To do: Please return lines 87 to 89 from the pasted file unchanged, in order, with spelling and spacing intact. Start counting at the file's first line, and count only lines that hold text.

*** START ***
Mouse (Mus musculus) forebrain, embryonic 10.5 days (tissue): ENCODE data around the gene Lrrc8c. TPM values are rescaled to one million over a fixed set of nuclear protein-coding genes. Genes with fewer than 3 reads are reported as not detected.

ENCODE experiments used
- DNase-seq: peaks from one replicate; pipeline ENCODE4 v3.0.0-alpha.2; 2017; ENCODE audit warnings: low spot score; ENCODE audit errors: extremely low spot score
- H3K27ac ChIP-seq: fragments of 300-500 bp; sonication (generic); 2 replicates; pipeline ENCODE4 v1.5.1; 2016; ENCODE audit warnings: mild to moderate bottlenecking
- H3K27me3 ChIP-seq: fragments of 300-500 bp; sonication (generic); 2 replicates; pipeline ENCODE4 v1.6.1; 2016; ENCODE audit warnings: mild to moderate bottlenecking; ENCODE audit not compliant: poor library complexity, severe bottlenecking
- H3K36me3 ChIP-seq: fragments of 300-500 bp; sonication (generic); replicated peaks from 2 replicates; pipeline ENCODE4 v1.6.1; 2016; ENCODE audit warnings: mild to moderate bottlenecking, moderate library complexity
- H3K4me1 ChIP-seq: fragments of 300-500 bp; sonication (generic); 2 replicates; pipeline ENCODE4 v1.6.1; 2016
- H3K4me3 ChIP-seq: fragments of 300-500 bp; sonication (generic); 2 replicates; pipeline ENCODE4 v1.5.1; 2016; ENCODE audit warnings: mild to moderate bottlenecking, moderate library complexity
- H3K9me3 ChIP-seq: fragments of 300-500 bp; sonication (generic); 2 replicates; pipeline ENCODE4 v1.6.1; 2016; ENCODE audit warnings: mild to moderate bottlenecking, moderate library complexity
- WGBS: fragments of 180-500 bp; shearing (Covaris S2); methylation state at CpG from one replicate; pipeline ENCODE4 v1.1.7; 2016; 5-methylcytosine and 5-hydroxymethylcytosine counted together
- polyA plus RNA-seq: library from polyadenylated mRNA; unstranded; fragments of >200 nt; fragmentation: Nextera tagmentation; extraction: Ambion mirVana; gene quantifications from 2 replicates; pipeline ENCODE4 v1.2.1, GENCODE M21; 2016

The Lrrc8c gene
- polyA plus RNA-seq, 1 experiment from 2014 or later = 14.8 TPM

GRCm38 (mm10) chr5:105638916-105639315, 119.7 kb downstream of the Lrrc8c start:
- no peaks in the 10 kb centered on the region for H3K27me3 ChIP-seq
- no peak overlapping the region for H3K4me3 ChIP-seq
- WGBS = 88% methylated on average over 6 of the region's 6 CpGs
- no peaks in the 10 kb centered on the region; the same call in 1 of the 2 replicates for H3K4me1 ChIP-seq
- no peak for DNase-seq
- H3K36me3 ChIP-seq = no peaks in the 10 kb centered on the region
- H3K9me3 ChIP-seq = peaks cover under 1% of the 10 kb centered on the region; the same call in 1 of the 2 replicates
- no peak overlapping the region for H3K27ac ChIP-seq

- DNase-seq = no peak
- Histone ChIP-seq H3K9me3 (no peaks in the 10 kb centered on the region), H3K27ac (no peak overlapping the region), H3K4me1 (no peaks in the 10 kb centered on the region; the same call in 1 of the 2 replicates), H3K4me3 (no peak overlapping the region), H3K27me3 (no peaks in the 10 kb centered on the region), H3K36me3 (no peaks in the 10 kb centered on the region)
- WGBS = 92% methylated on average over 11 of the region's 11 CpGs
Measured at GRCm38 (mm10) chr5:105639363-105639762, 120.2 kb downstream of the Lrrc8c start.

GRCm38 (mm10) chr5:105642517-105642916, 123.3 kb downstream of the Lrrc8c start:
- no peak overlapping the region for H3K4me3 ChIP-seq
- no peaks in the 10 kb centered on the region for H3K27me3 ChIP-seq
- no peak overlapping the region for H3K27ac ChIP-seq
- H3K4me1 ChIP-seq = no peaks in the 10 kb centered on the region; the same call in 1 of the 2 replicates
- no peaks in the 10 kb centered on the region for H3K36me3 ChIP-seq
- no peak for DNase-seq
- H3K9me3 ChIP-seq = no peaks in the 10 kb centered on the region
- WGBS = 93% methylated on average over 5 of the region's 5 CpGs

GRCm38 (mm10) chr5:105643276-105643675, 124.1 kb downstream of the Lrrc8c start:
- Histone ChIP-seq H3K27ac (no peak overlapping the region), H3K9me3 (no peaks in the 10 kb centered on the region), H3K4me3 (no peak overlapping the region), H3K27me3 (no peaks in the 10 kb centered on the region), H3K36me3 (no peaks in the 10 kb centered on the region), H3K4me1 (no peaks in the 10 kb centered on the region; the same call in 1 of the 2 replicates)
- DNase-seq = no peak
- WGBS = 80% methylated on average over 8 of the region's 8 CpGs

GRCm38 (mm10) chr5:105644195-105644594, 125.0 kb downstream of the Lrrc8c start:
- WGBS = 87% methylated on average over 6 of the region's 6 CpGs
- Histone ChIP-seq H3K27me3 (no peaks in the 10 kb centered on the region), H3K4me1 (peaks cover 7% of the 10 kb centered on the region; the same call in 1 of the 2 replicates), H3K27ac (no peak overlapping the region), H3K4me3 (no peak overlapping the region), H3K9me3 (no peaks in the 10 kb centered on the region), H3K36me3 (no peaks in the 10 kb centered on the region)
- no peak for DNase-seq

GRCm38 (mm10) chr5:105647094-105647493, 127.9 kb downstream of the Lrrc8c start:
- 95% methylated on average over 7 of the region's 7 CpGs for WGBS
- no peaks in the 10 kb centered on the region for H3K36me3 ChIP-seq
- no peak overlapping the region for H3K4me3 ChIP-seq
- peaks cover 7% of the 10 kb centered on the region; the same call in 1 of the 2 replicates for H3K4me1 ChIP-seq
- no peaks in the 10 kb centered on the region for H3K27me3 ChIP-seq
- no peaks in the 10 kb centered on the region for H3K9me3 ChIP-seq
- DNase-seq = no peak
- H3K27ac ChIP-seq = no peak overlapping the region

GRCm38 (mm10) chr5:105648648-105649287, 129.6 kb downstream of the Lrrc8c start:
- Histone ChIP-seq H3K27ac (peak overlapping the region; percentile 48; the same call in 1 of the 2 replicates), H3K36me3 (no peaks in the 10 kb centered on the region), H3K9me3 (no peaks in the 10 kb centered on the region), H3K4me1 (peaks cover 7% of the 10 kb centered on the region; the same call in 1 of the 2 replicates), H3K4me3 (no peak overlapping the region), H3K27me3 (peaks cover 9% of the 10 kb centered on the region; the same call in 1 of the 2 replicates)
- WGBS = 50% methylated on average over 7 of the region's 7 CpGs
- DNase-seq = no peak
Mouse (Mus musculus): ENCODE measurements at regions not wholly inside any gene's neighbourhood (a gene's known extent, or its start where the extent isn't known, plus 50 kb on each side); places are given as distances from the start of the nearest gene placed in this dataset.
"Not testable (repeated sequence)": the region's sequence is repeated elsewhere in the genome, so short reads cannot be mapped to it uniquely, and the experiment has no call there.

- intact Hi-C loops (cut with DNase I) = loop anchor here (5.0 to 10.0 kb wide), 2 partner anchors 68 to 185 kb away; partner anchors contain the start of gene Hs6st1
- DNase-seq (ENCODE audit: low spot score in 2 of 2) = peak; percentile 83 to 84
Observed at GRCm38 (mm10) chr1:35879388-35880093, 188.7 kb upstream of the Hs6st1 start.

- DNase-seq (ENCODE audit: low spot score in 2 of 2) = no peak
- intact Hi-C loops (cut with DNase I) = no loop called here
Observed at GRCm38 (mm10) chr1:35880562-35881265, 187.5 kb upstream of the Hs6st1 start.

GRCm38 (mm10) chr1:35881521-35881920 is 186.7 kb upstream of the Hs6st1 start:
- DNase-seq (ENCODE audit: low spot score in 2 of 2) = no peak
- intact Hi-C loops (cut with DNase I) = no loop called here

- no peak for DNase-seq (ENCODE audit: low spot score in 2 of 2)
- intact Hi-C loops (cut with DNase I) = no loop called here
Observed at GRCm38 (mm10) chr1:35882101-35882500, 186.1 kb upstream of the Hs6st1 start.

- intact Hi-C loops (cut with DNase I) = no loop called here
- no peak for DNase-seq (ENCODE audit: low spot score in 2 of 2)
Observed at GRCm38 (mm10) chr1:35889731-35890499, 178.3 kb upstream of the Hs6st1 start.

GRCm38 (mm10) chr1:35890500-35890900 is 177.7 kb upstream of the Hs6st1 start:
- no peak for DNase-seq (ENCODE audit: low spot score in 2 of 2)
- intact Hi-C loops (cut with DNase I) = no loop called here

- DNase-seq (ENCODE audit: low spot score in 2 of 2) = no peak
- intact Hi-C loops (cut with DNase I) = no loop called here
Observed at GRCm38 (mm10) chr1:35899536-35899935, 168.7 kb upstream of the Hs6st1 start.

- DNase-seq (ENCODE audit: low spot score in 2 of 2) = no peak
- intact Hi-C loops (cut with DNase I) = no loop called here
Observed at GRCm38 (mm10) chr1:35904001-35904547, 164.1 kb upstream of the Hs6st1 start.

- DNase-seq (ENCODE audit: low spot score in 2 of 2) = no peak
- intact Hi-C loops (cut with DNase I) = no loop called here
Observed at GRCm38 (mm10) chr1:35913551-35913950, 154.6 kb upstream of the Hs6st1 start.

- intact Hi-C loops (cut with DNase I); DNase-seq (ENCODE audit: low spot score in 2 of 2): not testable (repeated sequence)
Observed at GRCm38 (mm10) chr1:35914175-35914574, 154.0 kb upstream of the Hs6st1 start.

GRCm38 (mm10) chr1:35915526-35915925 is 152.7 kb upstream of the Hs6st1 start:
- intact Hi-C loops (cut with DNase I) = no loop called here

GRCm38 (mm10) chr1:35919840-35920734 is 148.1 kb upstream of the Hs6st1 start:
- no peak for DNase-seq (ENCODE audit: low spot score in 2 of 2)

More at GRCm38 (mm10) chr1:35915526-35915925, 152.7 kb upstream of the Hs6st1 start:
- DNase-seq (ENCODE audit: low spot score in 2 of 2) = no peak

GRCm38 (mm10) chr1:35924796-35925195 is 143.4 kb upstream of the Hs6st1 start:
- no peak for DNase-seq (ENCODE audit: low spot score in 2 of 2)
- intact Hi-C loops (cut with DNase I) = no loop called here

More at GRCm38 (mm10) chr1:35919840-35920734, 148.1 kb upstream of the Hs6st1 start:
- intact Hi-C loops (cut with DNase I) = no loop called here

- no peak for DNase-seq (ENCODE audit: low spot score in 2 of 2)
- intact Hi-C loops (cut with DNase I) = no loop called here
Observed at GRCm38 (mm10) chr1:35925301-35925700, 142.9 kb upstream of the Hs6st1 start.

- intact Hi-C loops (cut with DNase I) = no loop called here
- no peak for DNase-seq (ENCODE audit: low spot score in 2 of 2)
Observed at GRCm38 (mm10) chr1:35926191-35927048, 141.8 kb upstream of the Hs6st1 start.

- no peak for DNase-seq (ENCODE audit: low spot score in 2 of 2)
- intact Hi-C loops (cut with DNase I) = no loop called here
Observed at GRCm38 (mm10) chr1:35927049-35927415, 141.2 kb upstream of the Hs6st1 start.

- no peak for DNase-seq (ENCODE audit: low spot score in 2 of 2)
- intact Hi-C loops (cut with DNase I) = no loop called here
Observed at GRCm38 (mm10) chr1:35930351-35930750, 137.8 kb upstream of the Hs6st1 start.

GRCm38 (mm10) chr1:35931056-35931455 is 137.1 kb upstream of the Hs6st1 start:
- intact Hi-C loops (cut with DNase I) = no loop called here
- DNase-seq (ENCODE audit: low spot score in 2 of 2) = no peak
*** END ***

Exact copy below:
Observed at GRCm38 (mm10) chr1:35914175-35914574, 154.0 kb upstream of the Hs6st1 start.

GRCm38 (mm10) chr1:35915526-35915925 is 152.7 kb upstream of the Hs6st1 start:
- intact Hi-C loops (cut with DNase I) = no loop called here